Wednesday, June 28, 2006

Another Reason to Envy Brad Pitt

My principles text includes a case study on the fact that more attractive people are paid more. (See the chapter on Earnings and Discrimination.) A new study on the beauty premium tells us more about the phenomenon:

Using a rich set of data from the College of Economics at the University of XX, we examine the effects of students’ physical appearance on examination results. We find evidence that beauty has a significant impact on academic performance, a result which is consistent with and comparable to the impact found in the labor market literature.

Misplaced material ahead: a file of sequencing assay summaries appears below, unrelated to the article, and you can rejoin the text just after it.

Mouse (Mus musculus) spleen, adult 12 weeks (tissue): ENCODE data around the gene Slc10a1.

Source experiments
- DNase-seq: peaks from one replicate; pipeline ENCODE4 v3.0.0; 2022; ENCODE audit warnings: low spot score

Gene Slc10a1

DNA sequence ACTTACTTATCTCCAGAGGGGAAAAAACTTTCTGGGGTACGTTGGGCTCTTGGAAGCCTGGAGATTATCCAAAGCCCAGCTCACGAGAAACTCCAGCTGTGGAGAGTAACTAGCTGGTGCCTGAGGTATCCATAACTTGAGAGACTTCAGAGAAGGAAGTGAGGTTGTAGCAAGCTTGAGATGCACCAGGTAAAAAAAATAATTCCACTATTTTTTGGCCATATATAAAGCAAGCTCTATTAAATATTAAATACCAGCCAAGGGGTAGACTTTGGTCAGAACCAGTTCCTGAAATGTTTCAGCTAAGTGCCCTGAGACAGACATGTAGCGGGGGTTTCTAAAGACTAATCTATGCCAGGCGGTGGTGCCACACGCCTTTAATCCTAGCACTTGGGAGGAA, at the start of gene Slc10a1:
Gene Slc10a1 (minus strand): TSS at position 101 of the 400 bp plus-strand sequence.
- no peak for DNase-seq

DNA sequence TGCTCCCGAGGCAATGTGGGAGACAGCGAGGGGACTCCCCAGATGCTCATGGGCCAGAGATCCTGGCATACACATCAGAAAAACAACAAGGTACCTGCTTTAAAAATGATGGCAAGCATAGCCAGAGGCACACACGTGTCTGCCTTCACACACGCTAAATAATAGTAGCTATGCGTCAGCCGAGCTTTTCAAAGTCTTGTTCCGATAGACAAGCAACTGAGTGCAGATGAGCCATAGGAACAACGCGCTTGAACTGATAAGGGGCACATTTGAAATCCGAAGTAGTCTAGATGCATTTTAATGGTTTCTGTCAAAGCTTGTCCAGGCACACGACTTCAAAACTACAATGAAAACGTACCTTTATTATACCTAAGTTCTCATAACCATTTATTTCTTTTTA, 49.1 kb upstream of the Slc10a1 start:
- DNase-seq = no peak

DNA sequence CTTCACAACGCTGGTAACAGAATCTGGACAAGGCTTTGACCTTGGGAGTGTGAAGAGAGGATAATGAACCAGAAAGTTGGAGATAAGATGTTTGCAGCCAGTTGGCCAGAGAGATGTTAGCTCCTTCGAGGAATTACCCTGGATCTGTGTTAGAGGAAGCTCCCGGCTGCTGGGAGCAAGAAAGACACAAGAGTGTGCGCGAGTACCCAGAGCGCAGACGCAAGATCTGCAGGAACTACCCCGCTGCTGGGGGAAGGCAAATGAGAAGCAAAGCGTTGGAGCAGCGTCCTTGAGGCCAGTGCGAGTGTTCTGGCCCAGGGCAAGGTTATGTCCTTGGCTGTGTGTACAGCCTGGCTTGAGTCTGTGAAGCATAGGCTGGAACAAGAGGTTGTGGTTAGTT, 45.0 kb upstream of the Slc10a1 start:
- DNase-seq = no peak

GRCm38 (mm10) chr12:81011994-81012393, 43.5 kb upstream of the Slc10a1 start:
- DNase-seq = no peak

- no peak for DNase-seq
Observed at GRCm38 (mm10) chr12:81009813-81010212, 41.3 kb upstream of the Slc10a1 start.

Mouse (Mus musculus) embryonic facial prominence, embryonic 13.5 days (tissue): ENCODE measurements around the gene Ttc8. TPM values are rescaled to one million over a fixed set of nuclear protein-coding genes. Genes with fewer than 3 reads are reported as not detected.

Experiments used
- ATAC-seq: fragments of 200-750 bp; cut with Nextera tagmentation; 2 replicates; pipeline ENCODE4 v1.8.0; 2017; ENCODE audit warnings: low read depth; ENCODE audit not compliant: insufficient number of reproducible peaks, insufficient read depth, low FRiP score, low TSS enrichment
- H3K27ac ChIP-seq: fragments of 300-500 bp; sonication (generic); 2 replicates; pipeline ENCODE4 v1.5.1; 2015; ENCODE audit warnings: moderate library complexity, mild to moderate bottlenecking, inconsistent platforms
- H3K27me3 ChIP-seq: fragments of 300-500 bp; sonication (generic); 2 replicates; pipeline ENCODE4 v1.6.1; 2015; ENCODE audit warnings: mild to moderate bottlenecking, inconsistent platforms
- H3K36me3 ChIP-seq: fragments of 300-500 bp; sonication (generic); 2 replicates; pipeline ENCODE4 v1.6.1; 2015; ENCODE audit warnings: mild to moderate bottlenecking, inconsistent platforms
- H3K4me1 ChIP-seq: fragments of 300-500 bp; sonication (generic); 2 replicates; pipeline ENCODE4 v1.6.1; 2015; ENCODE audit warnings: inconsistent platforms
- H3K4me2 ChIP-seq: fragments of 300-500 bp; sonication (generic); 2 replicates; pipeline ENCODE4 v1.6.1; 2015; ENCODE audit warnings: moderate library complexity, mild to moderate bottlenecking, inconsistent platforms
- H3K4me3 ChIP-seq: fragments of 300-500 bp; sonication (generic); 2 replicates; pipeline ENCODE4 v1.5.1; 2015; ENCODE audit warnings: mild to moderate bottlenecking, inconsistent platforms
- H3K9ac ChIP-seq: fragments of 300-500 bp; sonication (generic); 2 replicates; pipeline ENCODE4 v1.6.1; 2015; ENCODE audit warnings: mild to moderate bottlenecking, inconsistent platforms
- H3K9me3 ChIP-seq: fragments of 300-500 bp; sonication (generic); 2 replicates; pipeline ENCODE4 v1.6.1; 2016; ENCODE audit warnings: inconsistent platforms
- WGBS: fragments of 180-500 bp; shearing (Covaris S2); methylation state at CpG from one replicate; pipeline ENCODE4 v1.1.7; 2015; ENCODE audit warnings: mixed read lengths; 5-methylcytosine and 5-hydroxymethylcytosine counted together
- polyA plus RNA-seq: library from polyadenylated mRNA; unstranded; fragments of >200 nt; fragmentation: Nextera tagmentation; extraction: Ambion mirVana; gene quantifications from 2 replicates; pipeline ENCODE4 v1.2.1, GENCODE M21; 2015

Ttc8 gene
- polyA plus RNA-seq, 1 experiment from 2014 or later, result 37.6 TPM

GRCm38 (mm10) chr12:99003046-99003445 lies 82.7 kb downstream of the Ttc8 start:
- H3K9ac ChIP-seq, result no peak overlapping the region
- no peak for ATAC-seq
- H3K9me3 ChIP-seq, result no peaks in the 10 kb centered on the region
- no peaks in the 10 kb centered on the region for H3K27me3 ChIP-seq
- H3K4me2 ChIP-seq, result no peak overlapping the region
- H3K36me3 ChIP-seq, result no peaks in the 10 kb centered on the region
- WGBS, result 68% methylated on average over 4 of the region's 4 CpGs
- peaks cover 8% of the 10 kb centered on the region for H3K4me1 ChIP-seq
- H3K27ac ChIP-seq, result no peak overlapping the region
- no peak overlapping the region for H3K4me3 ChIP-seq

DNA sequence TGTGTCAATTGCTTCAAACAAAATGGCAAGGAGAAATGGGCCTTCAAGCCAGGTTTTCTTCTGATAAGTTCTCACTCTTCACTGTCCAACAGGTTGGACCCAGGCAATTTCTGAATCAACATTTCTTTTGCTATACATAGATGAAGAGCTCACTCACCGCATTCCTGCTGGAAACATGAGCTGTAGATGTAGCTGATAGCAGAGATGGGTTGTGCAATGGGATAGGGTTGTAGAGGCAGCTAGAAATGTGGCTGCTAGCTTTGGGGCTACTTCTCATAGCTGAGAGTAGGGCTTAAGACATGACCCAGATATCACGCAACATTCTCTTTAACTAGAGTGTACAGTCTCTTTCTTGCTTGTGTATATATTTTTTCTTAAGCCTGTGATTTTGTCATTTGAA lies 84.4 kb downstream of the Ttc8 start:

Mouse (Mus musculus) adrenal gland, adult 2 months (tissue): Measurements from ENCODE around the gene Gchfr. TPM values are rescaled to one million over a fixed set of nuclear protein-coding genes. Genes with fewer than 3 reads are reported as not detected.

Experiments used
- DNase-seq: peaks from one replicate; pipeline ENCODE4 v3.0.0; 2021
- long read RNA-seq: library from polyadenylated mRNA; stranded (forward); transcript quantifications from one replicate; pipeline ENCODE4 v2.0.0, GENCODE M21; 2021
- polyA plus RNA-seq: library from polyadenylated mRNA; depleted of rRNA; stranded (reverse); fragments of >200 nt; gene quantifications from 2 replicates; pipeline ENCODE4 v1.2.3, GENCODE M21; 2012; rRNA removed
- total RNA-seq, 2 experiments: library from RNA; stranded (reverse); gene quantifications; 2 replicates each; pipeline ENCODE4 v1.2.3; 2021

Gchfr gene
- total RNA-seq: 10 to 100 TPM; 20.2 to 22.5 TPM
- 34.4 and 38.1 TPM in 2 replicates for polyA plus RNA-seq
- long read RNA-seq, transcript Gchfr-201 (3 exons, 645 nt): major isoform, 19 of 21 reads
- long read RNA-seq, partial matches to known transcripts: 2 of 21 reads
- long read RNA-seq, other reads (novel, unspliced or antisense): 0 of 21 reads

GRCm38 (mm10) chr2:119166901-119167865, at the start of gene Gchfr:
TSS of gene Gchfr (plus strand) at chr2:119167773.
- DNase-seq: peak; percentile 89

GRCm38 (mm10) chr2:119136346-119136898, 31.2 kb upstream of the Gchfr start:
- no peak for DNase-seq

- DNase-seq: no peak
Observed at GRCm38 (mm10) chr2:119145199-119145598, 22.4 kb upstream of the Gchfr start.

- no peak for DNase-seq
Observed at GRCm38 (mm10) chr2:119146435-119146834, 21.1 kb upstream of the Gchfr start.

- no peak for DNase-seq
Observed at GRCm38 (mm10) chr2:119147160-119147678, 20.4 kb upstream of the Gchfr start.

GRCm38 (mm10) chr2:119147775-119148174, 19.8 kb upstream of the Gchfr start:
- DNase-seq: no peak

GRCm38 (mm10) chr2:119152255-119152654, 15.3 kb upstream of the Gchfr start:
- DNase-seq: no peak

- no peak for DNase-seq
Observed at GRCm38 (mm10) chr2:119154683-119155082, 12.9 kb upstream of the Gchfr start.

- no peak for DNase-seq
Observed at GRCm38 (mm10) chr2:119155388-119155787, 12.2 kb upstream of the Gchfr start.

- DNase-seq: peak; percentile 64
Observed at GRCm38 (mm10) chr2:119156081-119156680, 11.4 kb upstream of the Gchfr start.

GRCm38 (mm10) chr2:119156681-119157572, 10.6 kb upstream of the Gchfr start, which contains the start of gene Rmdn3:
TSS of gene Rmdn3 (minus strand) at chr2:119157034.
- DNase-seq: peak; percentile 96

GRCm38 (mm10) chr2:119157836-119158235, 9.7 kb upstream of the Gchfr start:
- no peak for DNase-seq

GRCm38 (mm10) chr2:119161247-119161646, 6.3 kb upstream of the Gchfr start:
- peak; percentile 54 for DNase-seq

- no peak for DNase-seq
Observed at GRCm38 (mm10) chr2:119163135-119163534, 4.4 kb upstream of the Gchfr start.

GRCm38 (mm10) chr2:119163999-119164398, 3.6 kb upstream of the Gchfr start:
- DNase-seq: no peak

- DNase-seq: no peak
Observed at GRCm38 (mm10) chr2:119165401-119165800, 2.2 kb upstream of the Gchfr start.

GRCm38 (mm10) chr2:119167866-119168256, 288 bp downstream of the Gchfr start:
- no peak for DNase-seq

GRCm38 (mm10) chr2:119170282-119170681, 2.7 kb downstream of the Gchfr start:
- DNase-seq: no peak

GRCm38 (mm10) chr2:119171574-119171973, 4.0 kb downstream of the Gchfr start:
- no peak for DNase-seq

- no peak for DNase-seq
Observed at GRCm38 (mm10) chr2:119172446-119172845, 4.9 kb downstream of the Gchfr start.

In addition, since we can compare student performances in oral and written exams, where in the latter the evaluation is blind, i.e., not influenced by physical appearance, we can in fact understand better the source of the “beauty premium”, that is disentangle productivity from discrimination effects. We find that the effect of beauty on academic performance cannot be ascribed to pure professor discrimination. One could then argue that to the extent that wages rise with educational attainments, our findings corroborate the hypothesis that the payoffs to beauty reflect differences in productivity.

Thanks to New Economist for the pointer.